The multicenter prospective SYDIT trial included patients aged >35 years with recurrent VVS (≥3 episodes in the previous two years) and a positive tilt test for syncope in association with relative bradycardia (HR<60 bpm). Participants were randomized to receive a DDD PPM with RDR function (n=46) or atenolol 100mg/day (n=47) and followed for a mean of 520±266 days. In 56.0% of patients tilt-induced syncope was observed only after pharmacological provocation and a pure cardioinhibitory response to tilt testing (with asystole >3s) was present in only 60.2%. Although this study did not have a placebo arm, and notwithstanding the limitations inherent to the study design, syncope recurrence was reduced with permanent pacing compared to medical treatment (4.3% vs. 25.5%, odds ratio [OR] 0.133; 95% CI: 0.028-0.632; p=0.004). The authors concluded that, in this population with a mean age >50 years and a high prevalence of cardioinhibitory syncopal episodes, DDR pacing was superior to pharmacological beta-blockade in reducing syncope recurrence.54

Blinded randomized trials

The non-blinded randomized trials described above indicated that permanent pacing could benefit selected patients. However, their study design has significant limitations and is subject to bias. Researchers accordingly proceeded with blinded randomized trials, with mixed results: some favored the use of pacing (ISSUE-3, Russo et al., SPAIN), while others showed no benefit (SYNPACE, VPS II).

The ISSUE-3 trial, in 77 patients aged ≥40 years who had experienced prolonged asystole (>3−6s) and who received a DDD pacemaker, showed a statistically significant reduction in recurrence of cardioinhibitory VVS in the PPM ON group compared to the PPM OFF group (25% vs. 57%; RR 0.57; 95% CI 0.40-0.74; p=0.04) in a two-year follow-up. Although the trial demonstrated the efficacy of permanent pacing in this population, it should be noted that syncopal recurrence was 25% in the PPM ON group, which is higher than in the non-blinded studies described above. The authors attribute this to the likelihood of a vasodepressive component contributing to the mechanism of some syncopal episodes.55

The study by Russo et al. included 50 patients with cardioinhibitory VVS (asystole >3s) who received a DDR pacemaker with closed-loop stimulation (CLS) and were randomized to CLS OFF or ON. Patients in the ON group had fewer syncopal episodes (2 vs. 15; p=0.007) over a 36-month follow-up.56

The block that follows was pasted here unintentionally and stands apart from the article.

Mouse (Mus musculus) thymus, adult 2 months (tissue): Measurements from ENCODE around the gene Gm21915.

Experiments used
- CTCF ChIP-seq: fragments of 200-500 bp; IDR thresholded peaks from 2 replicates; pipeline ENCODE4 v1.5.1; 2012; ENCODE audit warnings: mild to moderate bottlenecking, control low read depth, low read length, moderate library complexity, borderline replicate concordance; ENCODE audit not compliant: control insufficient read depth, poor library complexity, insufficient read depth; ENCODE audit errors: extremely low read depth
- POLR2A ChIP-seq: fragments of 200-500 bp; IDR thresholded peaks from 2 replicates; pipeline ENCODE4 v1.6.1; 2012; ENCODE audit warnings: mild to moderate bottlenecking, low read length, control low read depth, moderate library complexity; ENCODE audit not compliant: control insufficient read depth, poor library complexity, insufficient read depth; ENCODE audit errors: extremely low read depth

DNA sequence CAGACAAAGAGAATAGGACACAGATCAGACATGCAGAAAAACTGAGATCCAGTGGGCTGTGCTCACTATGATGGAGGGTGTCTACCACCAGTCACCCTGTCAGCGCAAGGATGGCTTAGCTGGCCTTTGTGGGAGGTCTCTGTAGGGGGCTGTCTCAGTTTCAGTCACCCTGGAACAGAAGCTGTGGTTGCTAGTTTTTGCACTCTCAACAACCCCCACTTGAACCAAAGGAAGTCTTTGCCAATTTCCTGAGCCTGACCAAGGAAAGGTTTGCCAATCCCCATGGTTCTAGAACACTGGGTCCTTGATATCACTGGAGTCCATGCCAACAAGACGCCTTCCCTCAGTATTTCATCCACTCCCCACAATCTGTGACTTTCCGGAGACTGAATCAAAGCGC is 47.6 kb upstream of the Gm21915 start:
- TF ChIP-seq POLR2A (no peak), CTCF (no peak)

In the SPAIN trial (n=46), a crossover study with either DDD pacing with CLS or sham DDI pacing, there was a significantly greater number of patients with ≥50% reduction in the number of syncopal episodes in the former group (72% vs. 28%; p=0.017). Over the course of the study, syncopal events were less frequent in the DDD-CLS group than in the sham group (8.7% vs. 45.7%; hazard ratio 6.7; 95% CI 2.3–19.8) in a mean follow-up of 22.2±5.1 months. Following crossover in the second year, syncope recurred in 29% of those who had previously received DDD-CLS, while all the patients who crossed over from sham to treatment had a ≥50% reduction in the number of syncopal episodes (p=0.0003). These findings increased the weight of evidence in favor of this intervention.57

By contrast, in the VPS II trial (n=100), no reduction in cumulative risk of syncope was seen in patients who received DDD pacing with RDR compared to the PPM OFF group (31% vs. 40%; RRR 0.30; 95% CI -0.33-0.63; p=0.14) in a six-month follow-up.58 Similarly, the SYNPACE study (n=29) failed to show statistically significant differences in outcomes between the group receiving DDD pacing with RDR and the PPM OFF group, including in subgroup analysis (cardioinhibitory and mixed response), after a median 715-day follow-up. A cardioinhibitory response was defined as syncope reproducible on tilt testing associated with asystole ≥3s or HR<60 bpm. Tilt testing was only positive after administration of nitroglycerin in 69% of patients. An asystolic response was present in 52% of patients and a mixed response in 48%.59

The results of these studies have been the subject of considerable debate. Possible reasons put forward for the apparent disparities include differences between studies in inclusion criteria, study design and PPM programming in the intervention arm, as well as a genuine absence of benefit of permanent pacing in VVS. Importantly, the positive studies tended to include older patients, which raises questions concerning the effect of age on the different pathophysiological mechanisms underlying VVS. Furthermore, in the SYNPACE trial, the criteria for mixed-response syncope were relatively broad, covering patients with HR<60 bpm (as opposed to the usual <40 bpm) for >10s, and these patients represented 48% of the study population.59 These criteria may have led to the inclusion of patients with syncope of predominantly vasodepressive pathophysiology. Similarly, the VPS II trial included patients with predominantly vasodepressive syncope, since the mean lowest HR recorded was 53 bpm and only 19% of patients had HR<40 bpm, in contrast to the inclusion criteria of the positive studies, which were more restrictive concerning a cardioinhibitory response.